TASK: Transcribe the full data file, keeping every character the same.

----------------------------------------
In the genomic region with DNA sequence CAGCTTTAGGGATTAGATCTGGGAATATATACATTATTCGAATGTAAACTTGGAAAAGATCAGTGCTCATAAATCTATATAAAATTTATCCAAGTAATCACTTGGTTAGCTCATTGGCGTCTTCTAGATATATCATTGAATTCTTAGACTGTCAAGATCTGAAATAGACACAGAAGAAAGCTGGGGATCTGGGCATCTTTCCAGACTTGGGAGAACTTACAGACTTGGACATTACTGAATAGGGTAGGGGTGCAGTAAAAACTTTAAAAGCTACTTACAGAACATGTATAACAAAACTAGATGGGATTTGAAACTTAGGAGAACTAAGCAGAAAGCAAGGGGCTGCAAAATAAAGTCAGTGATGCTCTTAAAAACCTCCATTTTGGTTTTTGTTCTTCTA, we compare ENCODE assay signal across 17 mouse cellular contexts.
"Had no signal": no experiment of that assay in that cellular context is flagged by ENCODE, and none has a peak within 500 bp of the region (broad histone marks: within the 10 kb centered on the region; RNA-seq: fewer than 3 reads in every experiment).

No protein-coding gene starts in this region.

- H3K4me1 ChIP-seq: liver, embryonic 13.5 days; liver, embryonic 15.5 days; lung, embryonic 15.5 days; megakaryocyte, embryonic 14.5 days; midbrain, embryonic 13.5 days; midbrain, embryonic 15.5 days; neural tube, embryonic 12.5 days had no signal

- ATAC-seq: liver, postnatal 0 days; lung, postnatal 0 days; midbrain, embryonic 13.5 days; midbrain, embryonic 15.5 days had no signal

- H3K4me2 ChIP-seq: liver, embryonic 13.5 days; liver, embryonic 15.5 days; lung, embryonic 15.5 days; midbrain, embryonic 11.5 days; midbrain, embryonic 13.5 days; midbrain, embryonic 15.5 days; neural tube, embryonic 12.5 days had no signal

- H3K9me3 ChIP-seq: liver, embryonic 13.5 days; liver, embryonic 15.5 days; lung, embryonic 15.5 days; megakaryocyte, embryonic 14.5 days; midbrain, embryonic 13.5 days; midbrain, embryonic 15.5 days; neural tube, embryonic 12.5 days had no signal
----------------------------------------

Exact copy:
In the genomic region with DNA sequence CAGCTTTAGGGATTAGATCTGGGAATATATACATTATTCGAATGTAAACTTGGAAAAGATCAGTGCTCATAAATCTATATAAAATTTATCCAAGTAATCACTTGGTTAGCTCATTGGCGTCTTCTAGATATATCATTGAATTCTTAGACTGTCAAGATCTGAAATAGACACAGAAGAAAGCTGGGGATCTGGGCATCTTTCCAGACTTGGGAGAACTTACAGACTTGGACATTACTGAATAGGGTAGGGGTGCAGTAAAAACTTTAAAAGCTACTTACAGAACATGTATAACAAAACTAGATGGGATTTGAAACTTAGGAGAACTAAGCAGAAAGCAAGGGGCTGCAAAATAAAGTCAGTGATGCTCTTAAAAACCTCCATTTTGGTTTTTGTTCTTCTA, we compare ENCODE assay signal across 17 mouse cellular contexts.
"Had no signal": no experiment of that assay in that cellular context is flagged by ENCODE, and none has a peak within 500 bp of the region (broad histone marks: within the 10 kb centered on the region; RNA-seq: fewer than 3 reads in every experiment).

No protein-coding gene starts in this region.

- H3K4me1 ChIP-seq: liver, embryonic 13.5 days; liver, embryonic 15.5 days; lung, embryonic 15.5 days; megakaryocyte, embryonic 14.5 days; midbrain, embryonic 13.5 days; midbrain, embryonic 15.5 days; neural tube, embryonic 12.5 days had no signal

- ATAC-seq: liver, postnatal 0 days; lung, postnatal 0 days; midbrain, embryonic 13.5 days; midbrain, embryonic 15.5 days had no signal

- H3K4me2 ChIP-seq: liver, embryonic 13.5 days; liver, embryonic 15.5 days; lung, embryonic 15.5 days; midbrain, embryonic 11.5 days; midbrain, embryonic 13.5 days; midbrain, embryonic 15.5 days; neural tube, embryonic 12.5 days had no signal

- H3K9me3 ChIP-seq: liver, embryonic 13.5 days; liver, embryonic 15.5 days; lung, embryonic 15.5 days; megakaryocyte, embryonic 14.5 days; midbrain, embryonic 13.5 days; midbrain, embryonic 15.5 days; neural tube, embryonic 12.5 days had no signal